Because our economic policies are basically sound, I am generally optimistic about the economic outlook. Looking to the year ahead, I don’t know what adjustments to monetary policy, if any, will be needed to help keep the economy on a trend of sustainable growth and benign inflation. The U.S. economy is too complex and dynamic to be guided by pat formulas, and monetary policy is but one influence among many that impact it. Like you in your businesses, we in the Federal Reserve need to stay alert, be as forward-looking as possible, and act accordingly to help keep our economy on a long-run path of prosperity.

Preparing for Y2K

One thing we are doing to stay on that path of prosperity is ensuring that the banking system is prepared for the year 2000 (or Y2K). This year began with many news stories about potential problems with computer systems when the year 2000 arrives. So-called Y2K problems will receive even more attention as we move through the year. Many of the scarier stories being told about Y2K involve the banking and financial system. The impression one gets from these stories is that the financial industry is the one most likely to suffer from Y2K problems. In fact, the financial industry is doing one of the best jobs to ensure that the arrival of the year 2000 is a manageable event. Let me briefly explain what the Federal Reserve and banks are doing to prepare.

We at the Federal Reserve have tested, updated, and re-tested our own major systems and made sure they will work in the year 2000. Now we are working to test the interaction of our automated systems with those of banks — not just the large banks, but community banks as well. Our objective is for banks to have tested with us, or to be scheduled to test with us, by the end of March. Bank regulators have been raising the heat on banks about preparing for the year 2000 for more than a year now. Regulators are also pushing banks to make sure that their business customers are ready for Y2K.

You should also know that the Federal Reserve is working closely with foreign bank supervisors and others to encourage Y2K readiness worldwide. We are working to encourage public disclosure and transparency of Y2K preparations in all countries, so that companies can better evaluate their ability to conduct operations in various parts of the world when the year 2000 arrives.

We are also preparing for the possibility that some individuals may decide to hold extra cash during the century rollover. Some consumers may be concerned that other payment methods may not work well around the turn of the year, and we want to be prepared to meet larger-than-normal demands for cash. So we plan to increase our inventory of currency by a large amount, just in case. And we will make sure our cash operations are staffed around the turn of the year so that banks can obtain currency on a timely basis. For that matter, we will have a lot of staff from many of our departments available around the turn of the year, just to handle any unusual developments in the payments system. And we will be prepared to lend funds to financial institutions under appropriate circumstances.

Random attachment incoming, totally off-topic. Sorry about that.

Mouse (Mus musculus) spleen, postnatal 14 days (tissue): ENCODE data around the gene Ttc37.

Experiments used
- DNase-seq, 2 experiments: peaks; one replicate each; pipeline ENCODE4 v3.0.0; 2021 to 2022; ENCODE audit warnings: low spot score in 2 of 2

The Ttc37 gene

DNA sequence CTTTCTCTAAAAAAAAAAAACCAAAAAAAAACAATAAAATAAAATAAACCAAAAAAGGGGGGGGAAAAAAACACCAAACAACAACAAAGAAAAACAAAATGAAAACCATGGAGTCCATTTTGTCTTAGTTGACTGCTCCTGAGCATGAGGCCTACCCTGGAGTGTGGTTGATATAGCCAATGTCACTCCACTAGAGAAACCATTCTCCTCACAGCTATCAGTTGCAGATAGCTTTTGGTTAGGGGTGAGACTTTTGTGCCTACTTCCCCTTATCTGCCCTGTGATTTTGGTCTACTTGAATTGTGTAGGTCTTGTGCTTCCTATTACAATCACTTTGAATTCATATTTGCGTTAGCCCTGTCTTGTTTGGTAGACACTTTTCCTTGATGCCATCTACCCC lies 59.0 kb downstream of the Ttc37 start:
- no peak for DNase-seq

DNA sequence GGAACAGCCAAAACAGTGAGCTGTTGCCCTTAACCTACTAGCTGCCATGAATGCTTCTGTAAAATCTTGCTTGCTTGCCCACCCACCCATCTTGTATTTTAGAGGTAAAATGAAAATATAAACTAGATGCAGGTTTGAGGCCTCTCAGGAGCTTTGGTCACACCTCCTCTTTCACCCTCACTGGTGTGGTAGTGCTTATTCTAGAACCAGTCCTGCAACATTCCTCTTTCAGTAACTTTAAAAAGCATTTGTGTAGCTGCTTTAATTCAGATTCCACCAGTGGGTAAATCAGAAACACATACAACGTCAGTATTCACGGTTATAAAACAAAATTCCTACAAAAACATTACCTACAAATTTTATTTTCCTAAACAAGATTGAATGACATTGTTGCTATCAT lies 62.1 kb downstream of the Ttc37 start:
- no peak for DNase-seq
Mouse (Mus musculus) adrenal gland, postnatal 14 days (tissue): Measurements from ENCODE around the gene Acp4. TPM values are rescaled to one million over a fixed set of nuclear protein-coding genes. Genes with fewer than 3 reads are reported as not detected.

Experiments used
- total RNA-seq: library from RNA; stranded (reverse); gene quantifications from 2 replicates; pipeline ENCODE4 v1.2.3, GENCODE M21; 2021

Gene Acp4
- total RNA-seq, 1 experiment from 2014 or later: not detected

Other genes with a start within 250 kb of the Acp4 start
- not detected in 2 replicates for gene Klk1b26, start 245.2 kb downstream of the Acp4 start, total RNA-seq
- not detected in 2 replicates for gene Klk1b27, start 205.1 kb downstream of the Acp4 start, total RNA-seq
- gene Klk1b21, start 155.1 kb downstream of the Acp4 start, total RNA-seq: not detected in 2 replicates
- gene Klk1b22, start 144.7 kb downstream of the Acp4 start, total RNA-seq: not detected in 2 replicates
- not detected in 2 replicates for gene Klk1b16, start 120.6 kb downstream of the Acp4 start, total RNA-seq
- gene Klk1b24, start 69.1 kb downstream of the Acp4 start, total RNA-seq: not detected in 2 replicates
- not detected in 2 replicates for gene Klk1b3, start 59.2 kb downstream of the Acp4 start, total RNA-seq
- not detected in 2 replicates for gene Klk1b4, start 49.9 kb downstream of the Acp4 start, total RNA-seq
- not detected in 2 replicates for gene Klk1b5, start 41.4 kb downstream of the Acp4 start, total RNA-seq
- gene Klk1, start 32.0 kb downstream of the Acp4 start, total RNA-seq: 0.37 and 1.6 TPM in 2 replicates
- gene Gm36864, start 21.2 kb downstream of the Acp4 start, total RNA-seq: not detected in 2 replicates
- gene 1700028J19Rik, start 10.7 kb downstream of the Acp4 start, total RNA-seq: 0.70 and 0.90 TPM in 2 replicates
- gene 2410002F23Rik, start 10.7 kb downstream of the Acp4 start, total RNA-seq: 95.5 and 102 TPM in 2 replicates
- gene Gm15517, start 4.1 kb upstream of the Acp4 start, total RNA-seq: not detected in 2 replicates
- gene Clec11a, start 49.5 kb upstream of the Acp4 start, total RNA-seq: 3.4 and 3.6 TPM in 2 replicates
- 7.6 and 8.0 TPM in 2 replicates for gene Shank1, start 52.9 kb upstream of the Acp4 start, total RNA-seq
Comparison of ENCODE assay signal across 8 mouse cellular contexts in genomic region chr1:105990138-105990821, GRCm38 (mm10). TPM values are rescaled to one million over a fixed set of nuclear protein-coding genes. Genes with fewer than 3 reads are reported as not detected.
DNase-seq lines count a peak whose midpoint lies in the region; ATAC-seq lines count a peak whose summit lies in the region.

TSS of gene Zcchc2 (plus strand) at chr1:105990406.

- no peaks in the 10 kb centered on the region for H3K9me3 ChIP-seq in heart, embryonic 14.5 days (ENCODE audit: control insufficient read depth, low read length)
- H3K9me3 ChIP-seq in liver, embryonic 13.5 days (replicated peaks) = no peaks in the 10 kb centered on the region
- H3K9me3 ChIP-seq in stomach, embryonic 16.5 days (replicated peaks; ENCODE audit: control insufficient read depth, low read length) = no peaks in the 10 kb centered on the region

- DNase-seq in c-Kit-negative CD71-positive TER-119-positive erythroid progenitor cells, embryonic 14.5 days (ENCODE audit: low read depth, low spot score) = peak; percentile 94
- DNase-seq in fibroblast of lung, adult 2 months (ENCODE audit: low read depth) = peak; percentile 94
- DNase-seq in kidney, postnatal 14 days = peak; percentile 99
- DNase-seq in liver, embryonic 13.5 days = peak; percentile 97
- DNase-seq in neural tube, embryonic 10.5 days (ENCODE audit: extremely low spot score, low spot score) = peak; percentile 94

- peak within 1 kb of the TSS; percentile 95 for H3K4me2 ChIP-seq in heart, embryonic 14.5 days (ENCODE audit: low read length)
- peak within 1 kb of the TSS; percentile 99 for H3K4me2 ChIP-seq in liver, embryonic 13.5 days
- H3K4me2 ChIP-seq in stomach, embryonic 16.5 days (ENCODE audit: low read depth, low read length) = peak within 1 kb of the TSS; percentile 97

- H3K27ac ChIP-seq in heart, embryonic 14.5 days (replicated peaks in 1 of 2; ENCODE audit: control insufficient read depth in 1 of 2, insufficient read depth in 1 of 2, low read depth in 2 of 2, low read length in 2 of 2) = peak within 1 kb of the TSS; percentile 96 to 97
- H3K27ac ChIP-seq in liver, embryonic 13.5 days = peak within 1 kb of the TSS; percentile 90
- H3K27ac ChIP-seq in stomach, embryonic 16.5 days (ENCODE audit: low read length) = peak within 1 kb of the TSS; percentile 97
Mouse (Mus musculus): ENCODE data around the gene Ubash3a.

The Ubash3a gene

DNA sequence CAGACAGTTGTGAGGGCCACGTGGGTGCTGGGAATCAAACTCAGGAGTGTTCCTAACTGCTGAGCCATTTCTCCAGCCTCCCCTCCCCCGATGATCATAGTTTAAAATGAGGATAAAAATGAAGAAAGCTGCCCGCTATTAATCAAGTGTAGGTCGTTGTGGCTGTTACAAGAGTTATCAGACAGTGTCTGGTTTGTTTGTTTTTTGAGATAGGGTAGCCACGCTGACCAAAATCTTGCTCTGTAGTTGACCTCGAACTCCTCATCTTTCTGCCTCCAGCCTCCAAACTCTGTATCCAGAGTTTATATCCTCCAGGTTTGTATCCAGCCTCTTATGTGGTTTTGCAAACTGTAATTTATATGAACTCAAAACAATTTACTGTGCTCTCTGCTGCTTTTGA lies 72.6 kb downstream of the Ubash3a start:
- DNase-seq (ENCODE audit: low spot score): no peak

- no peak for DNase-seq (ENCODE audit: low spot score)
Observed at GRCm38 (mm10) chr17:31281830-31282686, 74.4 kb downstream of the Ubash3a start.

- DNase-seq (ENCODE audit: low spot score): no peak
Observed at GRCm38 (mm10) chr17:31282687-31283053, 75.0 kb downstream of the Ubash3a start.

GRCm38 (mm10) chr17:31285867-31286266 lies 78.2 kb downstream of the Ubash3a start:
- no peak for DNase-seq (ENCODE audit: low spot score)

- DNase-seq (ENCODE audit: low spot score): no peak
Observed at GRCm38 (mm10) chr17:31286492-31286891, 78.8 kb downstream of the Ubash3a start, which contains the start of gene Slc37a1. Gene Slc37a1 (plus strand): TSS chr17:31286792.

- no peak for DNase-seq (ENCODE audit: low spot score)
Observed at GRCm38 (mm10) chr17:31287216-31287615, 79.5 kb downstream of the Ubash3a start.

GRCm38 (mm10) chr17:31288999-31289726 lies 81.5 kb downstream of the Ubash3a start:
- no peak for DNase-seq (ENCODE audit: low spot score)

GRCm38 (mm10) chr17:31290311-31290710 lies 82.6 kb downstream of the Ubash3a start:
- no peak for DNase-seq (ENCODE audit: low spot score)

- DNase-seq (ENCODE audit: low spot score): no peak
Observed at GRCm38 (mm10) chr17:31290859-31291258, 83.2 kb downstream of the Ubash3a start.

Y2K testing, some people complain, is a pain in the neck and is costly. But the alternative — NOT testing and then learning there is a problem on January 1, 2000 — would be even MORE costly to both banks and businesses. There are, for instance, issues of legal liability that go beyond simple customer complaints.

Beyond the technical side of fixing the century date change problem lies the issue of educating the public and the media about what the true situation is rather than letting anxiety build through a lack of knowledge. It is going to be important for bankers and business leaders to build up confidence within their communities about their ability to solve Y2K operational problems. Confidence is at the heart of our economic and financial system. If the public loses confidence in our ability to handle the century date change, the whole business community will lose. You can expect media attention about this issue to intensify as the year progresses. It would be wise for bankers and business leaders to be prepared to answer reporters’ questions about Y2K preparedness honestly and reassuringly. No one can guarantee a perfect rollover into the millennium, but through Y2K preparedness the financial and business communities can do their part to maintain confidence in our economy and keep glitches — should they occur — manageable.

Conclusion

In conclusion, we are completing the eighth year of this economic expansion, which is now the second longest of this century. I believe the expansion will continue throughout 1999 and into 2000, thereby making this the longest expansion of modern times. And I expect this will occur while inflation remains low.

Nevertheless, the economy faces both downside and upside risks. The Federal Reserve will need to be especially alert this year to changing developments — domestic and global — and act accordingly to help keep the economy on a path of sustainable prosperity.